Former Cheshire Constabulary staff member jailed for passing information to members of the public

Published: 03 Nov 2023

A former Cheshire Constabulary staff member has been sentenced to three years and nine months imprisonment for unauthorised access to computer material, perverting the course of justice and misconduct in public office.
Following an Independent Office for Police Conduct (IOPC) directed investigation, conducted by the National Crime Agency (NCA) on behalf of Cheshire Constabulary, Natalie Mottram was sentenced today (3 November) at Liverpool Crown Court. 
The 24-year-old was based in Warrington and on secondment to the North West Regional Organised Crime Unit as an intelligence analyst at the time of the offences. 
On Friday 18 August 2023, Mottram pleaded guilty at Liverpool Crown Court to three counts which included; securing unauthorised access to computer material, contrary to section 1(1) of the computer misuse act 1990, perverting the court of justice and misconduct in public office. 
Concerns about her actions were identified by the NCA as part of Operation Venetic, the UK law enforcement response to the takedown of encrypted communications platform EncroChat. The NCA made us and Cheshire Constabulary aware and, upon receipt of a referral from the force, we decided that a directed investigation should be carried out.  
The investigation was completed in October 2020. Based on the investigator’s report, we decided  a file of evidence should be passed to the Crown Prosecution Service, which authorised the charges. 
Evidence uncovered during the investigation showed that between 1 April 2020 and 12 June 2020, Mottram shared confidential intelligence information without lawful justification for doing so. And between 1 April 2020 and 30 April 2020, she alerted members of a criminal network to the fact that law enforcement agencies were able to access the encrypted data of the EncroChat communications service.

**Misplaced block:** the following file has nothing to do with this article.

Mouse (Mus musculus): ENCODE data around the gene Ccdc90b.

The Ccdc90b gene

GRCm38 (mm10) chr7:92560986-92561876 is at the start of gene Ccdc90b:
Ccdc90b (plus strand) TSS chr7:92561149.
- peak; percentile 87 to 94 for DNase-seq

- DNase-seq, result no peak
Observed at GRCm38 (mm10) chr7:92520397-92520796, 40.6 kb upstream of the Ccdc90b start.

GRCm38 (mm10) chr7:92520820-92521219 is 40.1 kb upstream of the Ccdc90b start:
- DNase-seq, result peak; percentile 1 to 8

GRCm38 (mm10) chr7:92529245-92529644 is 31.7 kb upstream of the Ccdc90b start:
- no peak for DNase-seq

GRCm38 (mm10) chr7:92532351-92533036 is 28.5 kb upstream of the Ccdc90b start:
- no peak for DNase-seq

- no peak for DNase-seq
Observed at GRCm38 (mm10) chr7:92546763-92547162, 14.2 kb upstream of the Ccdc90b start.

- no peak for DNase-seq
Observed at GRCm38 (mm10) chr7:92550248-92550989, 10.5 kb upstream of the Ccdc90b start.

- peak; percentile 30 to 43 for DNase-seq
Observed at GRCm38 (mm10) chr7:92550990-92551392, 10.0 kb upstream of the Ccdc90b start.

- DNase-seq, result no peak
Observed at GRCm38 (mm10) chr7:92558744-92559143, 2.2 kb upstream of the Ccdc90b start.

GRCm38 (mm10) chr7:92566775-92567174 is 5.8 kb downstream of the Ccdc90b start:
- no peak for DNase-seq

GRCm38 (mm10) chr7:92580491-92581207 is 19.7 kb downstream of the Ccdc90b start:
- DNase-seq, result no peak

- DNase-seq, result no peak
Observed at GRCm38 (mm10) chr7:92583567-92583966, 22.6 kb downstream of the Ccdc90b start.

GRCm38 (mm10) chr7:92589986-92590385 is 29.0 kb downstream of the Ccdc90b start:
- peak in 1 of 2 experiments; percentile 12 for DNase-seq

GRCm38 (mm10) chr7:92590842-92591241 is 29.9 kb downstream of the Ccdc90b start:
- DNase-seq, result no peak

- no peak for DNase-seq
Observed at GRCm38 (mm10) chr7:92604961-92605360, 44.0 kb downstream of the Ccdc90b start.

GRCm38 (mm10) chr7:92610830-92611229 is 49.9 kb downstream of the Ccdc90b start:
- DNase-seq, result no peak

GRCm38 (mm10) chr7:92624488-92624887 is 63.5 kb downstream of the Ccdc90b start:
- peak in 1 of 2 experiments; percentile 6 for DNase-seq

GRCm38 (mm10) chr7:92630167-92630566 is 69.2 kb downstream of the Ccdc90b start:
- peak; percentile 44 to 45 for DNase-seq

IOPC Director of Major Investigations Steve Noonan said: “Disclosing confidential information without reasonable excuse or justification can significantly damage the trust and confidence that members of the public place in the police. 
“Mottram’s behaviour was audacious, corrupt and criminal. Her actions – in using her position of power to assist criminal activity rather than clamp down on it – were  a complete betrayal of the public’s trust and have no place in policing. 
“Her lack of judgement and professionalism was a serious breach of the trust placed in the police by the public. The investigation ensured she was held accountable for her actions and she now has a criminal record as a result. 
“The evidence we have seen points towards this being an isolated case of police corruption on this scale but the outcome sends a clear message to any officer who conducts themselves in such a way – they face serious consequences and will be held to account. 
“This investigation is testament to how seriously the IOPC, law enforcement agencies and the criminal justice system takes this kind of behaviour and I am grateful to all those involved in ensuring justice was served today.” 
On conclusion of the directed investigation, we found Mottram had a case to answer for gross misconduct for alleged breaches of the police staff standards of professional behaviour with respect to discreditable conduct and confidentiality. It will be for Cheshire Constabulary to arrange disciplinary hearings in due course. 

Jonathan Kay, 39, who Mottram passed secret police intelligence to, was today sentenced to 30 months in prison for perverting the court of justice.

  • Cheshire Constabulary
  • Corruption and abuse of power